As corny as this is, Muse lived up to their name. They were inspirational last night. Matthew Bellamy was just incredible on the guitar. Last night they delivered an incredible show!
The wife and I went to 107.7 The End’s Deck the Hall Ball last night in Seattle. We got stuck in traffic on the way there, so we missed local greats Visqueen. I was really disappointed. I’ve seen them twice, but wanted to show the love by singing along to their songs.
We did get there for Vampire Weekend, which ended up being the next best performance next to Muse. Phoenix was fun, but I couldn’t get into it like the kids around me. Metric looked pretty and had great guitars, but it was actually pretty monotonous and boring. It made me feel old. This was not the music of my youth that was so emotional and inspiring, yet it was obviously that for the kids.
30 Seconds to Mars was the perfect juxtaposition to Muse. They were bad. I’m sure their musicianship was fine, but Jarod Leto would not shut up. I think he swore at the audience (in that nauty, snicker, way kids do when their 9 and trying out swear words they heard the junior high kids use). It felt like a warm up concert to help the kiddies learn how to act properly at a rock and roll show. Help your neighbor in the pit. If some falls, pick them up. Throw the band’s signal in the air. Scream. And at the suggestion of Jarod, “Lose your F’in mind even more each song.”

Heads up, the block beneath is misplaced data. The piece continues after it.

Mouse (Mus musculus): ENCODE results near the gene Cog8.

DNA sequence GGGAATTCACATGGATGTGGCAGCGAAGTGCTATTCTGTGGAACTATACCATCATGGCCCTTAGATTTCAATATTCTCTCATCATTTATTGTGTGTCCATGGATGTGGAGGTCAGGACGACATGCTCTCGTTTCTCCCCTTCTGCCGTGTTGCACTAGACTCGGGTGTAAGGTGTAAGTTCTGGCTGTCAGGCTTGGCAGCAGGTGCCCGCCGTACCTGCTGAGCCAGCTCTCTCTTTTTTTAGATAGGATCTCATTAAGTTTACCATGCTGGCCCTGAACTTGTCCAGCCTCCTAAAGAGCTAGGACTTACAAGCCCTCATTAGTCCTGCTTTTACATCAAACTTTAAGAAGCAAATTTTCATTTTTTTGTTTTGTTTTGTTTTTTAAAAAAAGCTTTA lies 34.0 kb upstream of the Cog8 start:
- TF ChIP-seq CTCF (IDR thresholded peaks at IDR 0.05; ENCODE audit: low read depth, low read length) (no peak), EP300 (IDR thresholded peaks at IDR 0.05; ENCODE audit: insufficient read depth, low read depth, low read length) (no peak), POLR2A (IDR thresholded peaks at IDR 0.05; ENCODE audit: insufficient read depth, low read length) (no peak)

I can’t get over how much he talked. He would have these big build ups. Getting the crowd into a freenzy, only to start into a song that had a slow and quiet intro. Don’t get me wrong. Dynamics in a song are good. But don’t yell, “Get ready to rock your face off!” and then start finger picking a quiet diddy. You don’t pull your punches. You come out swinging with a fast starting song.
Honestly, it felt like what I imagine a White Snake or Poison concert was like in the hair metal days of the 80’s.
And I swear there were at least five teenage girls in a 10 foot space that were overcome with emotion at just seeing Jarod and Co. life.
Then Muse came on stage and it was my turn to cry like a baby.
They did rock everyone’s faces off. The audience did lose it’s F’in mind. And I got up to the front of the audience to witness a great band play great songs. I still find it hard to beleive that only three guys make that much sound with just one extra guy on keyboards.
Matthew Bellamy was great on guitar. I got so close that on one solo I watched each tap of the Kaos pad installed on his guitar and understood how it changed his sound and how he used each part of his guitar to the utmost. Christopher Wolstenholme was great on bass. He rocked hard and was inspirational on so many songs, but it was especially great to see him play Starlight after working with the Breakfast Club on it. Dominic Howard pounds the drums! I’ll have to ask my drummer c0worker who also attended the show how he did. He impressed me.
Overall, the show was good. And seeing Muse made it all worth while. The worst part of the show was the audience. They were pushing and shoving, but not in the nice “we’re having such a great time and enjoying the music so much” effort. They were jocking for position and jerks about it. I had to pool all my years of mosh pit and concert experience to keep people behind me and protect the wife from the onslaught. And my one criticsm of Muse? They didn’t need to wait 42 minutes after their crew set up their instruments. Keeping the audience waiting only 5 or 10 minutes would’ve been better.